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Vanishing Act- Is it too late for the Irrawaddy dolphin?

Vanishing Act- Is it too late for the Irrawaddy dolphin?

Postby Cetacea » 7/9/08

Battle to save Cambodian dolphin

Sun Mao leans forward in the boat, shades his eyes with his hand, and squints across the wide expanse of the Mekong River where it twists through the town of Kratie.

He is looking for one of the world's rarest mammals - the Mekong Irrawaddy dolphin.

Older people in this part of northern Cambodia talk of how they used to take the dolphins for granted.

Little effort was needed to see them in their dozens. Now, scientists say, there are less than 100 remaining.

National heritage

With a practised eye, Sun Mao spots a group of five dolphins, collectively known as a pod.

They briefly break the surface as they come up for air - grey-brown, bullet-headed and exhaling with an old man's rasp.

It is an awe-inspiring sight, but nothing new to Sun Mao."This is the last place for these dolphins in the world," he says over the clatter of the boat's outboard engine.

"We have to conserve and keep them alive in this river for our next generation."

CRDT has tried to educate the local human population about what they can do.

A government-enforced ban on the use of gill nets - nets set vertically in the water so that fish swim into them and are entangled in the mesh - has cut down the number of dolphins accidentally caught by fishermen.

Instead, CRDT has helped locals to reduce their reliance on fishing by offering alternatives such as poultry farming.

Villagers on Pdao Island, just outside Kratie, greet Sun Mao as an old friend as he clambers up the muddy riverbank.

Tourist influx

They happily show off their CRDT-sponsored chickens, water-pumps and fish ponds, and declare themselves delighted to be part of the dolphin preservation efforts.

It would be a heart-warming tale, if only the statistics were not so brutally depressing.

A scientific survey taken three years ago estimated the dolphin population at 127. The latest study by the World Wildlife Fund (WWF) puts the figure at 71.

It comes as a devastating blow after all the work that local and international organisations have put in.

As well as banning the use of gill nets, the government has established a network of river guards to patrol the dolphin habitats.

While CRDT has been working with the local human population, WWF scientists have been looking into ways of protecting the dolphins.

Everyone was hoping that the dolphin population would at least stabilise, if not flourish.

Payback would come in the form of an influx of tourists to see the pods at play and bring much-needed revenue to the local economy.


That dream recedes as each dead dolphin washes up on the banks of the Mekong.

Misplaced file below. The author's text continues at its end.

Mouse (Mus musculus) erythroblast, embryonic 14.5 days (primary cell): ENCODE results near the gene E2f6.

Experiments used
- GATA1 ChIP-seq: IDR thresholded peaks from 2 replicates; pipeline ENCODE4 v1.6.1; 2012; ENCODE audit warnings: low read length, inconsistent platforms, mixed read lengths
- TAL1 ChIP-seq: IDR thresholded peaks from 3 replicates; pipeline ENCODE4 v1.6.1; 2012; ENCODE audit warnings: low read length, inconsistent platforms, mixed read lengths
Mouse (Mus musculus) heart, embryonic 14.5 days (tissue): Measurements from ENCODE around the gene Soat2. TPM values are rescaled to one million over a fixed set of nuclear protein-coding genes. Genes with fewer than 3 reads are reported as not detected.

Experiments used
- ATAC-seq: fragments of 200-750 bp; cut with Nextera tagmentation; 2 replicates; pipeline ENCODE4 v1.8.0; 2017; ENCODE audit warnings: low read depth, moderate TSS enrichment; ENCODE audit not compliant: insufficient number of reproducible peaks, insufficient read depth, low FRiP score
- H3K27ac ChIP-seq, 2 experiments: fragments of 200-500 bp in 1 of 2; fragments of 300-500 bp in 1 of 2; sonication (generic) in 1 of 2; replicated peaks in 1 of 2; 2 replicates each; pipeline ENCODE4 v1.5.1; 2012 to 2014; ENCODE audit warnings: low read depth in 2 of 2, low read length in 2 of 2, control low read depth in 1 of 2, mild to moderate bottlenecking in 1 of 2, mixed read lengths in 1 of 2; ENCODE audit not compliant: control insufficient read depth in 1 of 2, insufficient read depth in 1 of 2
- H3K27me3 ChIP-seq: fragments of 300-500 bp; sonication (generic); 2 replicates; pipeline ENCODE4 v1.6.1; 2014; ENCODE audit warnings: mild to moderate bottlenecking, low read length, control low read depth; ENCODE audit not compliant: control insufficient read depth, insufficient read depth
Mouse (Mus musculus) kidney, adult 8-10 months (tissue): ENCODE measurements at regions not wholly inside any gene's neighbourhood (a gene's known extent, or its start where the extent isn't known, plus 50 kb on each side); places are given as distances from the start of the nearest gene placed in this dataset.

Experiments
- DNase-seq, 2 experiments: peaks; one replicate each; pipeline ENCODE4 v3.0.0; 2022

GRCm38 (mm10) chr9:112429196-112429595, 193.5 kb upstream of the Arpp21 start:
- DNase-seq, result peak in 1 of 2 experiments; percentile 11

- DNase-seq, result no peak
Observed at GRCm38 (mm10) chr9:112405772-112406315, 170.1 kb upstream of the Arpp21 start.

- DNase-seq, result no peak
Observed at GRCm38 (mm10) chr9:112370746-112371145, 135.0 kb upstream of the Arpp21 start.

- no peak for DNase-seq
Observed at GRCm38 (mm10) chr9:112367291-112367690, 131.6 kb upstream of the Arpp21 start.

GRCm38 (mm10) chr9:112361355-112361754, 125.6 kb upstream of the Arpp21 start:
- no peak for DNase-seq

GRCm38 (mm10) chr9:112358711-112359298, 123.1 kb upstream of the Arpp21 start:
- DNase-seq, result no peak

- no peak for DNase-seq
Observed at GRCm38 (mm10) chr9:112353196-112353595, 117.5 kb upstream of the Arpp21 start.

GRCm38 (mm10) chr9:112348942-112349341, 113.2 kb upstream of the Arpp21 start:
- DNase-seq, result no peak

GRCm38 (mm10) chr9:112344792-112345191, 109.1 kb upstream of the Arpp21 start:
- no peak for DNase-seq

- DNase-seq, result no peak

Most worryingly, most of the recent casualties have been calves. Without the babies, there is no future for the species.

"There are theories that the immune systems of the dolphins have been compromised by stress," says Richard Zanre, dolphin programme manager for WWF.

"The river environment has been encroached upon by new developments. There is also the problem of contaminants in the river."

The answers need to be found quickly. As it stands, WWF still classifies the remaining population as "sustainable".

If the numbers fall much further, however, there will no longer be enough diversity for the dolphins to breed successfully.

That would spell the end for this unique species.

"There is about as much educational benefit to be gained in studying dolphins in captivity as there would be studying mankind by observing prisoners held in solitary confinement" - Jacques Cousteau

We're not unique, just at one end of the spectrum.
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Re: Vanishing Act- Is it too late for the Irrawaddy dolphin?

Postby rachx18 » 9/27/08

This is awful, and also the Yangtze river dolphin was said to be extinct.

"Wuhan, 13 December 2006 – The Baiji Yangtze Dolphin is with all probability extinct. On Wednesday, in the city of Wuhan in central China, a search expedition, under the direction of the Institute for Hydrobiology Wuhan and the Swiss-based baiji.org Foundation, drew to a finish without any results. During the six-week expedition scientists from six nations desperately searched the Yangtze in vain.

The fate of the delicate dolphin is attributed to the destruction of their habitat, illegal fishing and collisions with ships. Regarded in China as the "goddess of the Yangtze", the 20 million year old river dolphin was one of the world's oldest species. The Baiji is the first large mammal brought to extinction as a result of human destruction to their natural habitat and ressources.

In the beginning of the 1980s the Yangtze still had around 400 Baiji cavorting in its waters. However, the river dolphin became a victim of China’s rapidly growing economy. A 1997 survey still showed 13 confirmed sightings. The last confirmed sighting of a Baiji was in September 2004. QiQi, a dolphin male, who was rescued in 1980, died in July 2002 at the Institute of Hydrobiology in Wuhan."

It is so sad how many species are becoming extinct. I wish I could go around and pick up all the trash and stop all the fishing boats. These marine mammal animal extincion needs to be adressed more, and something more has to be done.

:dolphin2: Rachel
"Till my soul is full of longing
for the secret of the sea,
and the heart of the great ocean
sends a thrilling pulse through me."
-- H.W. Longfellow
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